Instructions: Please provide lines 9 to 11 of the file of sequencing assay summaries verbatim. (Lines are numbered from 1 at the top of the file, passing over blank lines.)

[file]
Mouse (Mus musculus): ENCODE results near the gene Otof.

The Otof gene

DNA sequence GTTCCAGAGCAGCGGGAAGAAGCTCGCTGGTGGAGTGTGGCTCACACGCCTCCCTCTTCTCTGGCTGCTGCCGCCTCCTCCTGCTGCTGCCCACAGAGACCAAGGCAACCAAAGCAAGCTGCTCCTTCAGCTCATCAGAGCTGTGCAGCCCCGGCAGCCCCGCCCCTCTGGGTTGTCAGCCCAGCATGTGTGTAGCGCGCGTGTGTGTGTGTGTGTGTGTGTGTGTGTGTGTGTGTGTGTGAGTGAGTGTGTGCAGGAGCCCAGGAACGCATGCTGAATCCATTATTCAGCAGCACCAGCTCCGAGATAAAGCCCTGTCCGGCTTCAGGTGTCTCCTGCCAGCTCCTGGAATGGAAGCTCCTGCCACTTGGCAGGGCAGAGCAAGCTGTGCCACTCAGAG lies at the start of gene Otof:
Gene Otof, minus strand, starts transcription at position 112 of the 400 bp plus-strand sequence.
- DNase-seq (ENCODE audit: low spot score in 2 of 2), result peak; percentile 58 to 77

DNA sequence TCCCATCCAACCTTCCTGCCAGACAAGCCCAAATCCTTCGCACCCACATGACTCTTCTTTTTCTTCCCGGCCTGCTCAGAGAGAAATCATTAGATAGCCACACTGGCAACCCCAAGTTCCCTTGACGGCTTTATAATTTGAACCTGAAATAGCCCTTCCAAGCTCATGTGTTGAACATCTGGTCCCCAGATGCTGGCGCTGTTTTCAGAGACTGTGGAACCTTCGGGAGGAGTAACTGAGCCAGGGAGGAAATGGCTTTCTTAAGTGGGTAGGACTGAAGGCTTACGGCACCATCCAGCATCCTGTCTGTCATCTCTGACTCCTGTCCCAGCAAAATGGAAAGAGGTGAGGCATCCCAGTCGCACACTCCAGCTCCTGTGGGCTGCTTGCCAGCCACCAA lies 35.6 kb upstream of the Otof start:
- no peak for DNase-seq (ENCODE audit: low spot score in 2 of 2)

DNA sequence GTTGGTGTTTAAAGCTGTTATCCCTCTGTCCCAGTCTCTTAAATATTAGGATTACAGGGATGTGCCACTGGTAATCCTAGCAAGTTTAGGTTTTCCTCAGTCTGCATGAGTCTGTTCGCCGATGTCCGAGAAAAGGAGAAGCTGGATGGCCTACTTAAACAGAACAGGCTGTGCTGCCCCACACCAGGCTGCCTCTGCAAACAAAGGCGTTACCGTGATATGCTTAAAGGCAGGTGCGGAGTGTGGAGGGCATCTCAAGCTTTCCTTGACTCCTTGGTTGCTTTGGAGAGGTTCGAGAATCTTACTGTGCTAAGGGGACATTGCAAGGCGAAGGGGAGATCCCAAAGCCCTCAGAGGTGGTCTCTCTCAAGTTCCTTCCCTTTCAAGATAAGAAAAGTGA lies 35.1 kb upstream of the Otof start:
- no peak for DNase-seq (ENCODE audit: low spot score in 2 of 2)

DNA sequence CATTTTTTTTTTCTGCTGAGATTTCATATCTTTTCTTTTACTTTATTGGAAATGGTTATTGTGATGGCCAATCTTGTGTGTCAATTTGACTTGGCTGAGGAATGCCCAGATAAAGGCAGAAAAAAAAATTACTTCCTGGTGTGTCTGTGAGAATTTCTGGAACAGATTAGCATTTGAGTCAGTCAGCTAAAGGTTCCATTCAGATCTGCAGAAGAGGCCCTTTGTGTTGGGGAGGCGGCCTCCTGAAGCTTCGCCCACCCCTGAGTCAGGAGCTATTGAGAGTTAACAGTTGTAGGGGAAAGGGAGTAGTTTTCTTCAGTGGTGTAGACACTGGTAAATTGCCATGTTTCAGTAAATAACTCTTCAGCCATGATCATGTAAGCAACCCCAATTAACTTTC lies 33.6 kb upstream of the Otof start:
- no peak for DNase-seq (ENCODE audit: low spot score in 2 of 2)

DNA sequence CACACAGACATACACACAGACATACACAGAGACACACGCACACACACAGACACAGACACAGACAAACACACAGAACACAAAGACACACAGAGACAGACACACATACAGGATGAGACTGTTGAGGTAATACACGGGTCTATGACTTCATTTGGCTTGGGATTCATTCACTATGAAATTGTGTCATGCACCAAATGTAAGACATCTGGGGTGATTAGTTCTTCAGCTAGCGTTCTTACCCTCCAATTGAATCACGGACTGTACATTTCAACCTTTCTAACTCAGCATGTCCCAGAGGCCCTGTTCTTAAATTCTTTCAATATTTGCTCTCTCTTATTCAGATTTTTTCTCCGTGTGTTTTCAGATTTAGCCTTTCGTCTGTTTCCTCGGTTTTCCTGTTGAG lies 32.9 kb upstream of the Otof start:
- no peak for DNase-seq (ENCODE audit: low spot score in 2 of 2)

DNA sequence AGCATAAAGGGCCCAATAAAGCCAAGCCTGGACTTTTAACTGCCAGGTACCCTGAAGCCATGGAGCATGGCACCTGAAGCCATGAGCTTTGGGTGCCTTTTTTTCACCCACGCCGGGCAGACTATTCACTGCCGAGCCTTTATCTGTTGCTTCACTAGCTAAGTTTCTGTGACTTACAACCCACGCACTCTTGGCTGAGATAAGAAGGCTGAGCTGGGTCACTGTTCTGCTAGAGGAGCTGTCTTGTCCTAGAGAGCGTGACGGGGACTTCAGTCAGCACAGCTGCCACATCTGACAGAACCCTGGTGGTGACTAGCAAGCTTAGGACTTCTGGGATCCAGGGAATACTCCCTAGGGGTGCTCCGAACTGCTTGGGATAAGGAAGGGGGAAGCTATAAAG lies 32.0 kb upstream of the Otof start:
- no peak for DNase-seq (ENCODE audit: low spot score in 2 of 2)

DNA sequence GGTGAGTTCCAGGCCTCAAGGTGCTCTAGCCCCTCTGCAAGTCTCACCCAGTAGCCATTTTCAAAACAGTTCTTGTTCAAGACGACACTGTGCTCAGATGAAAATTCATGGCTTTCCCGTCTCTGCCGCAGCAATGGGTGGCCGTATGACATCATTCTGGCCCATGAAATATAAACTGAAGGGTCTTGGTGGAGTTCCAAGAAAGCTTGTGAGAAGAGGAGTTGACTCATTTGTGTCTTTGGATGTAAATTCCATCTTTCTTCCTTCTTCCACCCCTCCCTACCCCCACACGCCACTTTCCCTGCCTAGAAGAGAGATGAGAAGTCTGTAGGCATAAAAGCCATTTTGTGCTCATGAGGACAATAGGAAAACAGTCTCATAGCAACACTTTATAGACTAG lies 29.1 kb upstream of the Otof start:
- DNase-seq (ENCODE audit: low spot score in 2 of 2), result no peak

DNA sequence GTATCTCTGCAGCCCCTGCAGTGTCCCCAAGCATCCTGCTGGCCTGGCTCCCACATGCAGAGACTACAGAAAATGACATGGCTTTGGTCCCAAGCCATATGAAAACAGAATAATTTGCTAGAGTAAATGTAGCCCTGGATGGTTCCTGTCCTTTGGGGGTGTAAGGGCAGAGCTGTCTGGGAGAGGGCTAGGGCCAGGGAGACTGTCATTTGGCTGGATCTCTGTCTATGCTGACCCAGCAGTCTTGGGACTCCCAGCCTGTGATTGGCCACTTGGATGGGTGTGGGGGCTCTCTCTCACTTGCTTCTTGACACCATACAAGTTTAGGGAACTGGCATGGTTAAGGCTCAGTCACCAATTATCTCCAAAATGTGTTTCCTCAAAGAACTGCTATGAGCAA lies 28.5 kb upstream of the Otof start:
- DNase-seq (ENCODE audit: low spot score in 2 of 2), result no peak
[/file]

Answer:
- no peak for DNase-seq (ENCODE audit: low spot score in 2 of 2)

DNA sequence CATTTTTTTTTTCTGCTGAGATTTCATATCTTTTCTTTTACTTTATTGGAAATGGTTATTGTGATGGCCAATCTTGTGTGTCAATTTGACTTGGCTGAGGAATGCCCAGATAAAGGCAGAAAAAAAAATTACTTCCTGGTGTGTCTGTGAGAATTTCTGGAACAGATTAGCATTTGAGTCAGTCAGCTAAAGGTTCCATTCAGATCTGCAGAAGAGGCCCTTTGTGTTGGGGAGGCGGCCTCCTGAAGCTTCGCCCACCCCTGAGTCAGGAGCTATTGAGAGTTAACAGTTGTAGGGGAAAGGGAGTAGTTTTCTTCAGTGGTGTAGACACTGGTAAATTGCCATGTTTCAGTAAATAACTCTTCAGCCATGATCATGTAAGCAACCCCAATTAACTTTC lies 33.6 kb upstream of the Otof start:
- no peak for DNase-seq (ENCODE audit: low spot score in 2 of 2)